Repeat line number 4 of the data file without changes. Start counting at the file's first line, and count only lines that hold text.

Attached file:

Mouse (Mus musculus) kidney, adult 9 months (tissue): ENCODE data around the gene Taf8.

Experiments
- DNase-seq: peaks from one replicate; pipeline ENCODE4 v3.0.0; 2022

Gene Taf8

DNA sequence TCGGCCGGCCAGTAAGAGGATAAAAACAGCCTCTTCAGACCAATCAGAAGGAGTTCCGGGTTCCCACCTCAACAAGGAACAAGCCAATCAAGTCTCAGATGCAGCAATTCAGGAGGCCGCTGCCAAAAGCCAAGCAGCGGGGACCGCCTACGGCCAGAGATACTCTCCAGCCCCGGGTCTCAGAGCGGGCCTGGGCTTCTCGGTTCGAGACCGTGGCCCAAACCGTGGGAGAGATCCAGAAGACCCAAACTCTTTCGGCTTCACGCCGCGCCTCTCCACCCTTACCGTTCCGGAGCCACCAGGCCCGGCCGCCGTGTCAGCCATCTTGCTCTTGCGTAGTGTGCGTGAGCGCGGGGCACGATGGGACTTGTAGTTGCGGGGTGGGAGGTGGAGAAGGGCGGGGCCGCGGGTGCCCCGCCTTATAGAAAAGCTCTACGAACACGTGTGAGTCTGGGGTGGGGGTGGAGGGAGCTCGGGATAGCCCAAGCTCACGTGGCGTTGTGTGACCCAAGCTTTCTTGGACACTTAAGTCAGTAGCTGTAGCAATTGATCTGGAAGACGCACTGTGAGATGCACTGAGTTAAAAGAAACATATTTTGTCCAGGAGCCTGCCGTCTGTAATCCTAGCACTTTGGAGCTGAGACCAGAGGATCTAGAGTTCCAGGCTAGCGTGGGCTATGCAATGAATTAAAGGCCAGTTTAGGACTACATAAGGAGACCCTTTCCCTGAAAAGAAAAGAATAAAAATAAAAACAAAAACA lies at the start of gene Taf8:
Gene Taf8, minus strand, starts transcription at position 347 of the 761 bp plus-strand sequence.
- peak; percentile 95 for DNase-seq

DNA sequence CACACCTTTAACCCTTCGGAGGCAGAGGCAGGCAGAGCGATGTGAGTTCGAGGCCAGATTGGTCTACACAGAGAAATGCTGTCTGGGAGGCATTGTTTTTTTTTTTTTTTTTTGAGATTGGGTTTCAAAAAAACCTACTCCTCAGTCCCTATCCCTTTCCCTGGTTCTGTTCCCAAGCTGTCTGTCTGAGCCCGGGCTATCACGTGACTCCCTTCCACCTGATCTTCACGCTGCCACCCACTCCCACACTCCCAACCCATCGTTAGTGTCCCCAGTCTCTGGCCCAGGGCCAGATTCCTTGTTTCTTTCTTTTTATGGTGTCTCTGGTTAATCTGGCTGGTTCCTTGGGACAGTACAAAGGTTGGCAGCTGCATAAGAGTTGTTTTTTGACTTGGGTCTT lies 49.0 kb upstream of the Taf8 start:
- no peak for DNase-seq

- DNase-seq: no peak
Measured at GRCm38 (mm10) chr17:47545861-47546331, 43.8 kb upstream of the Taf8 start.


Gene Taf8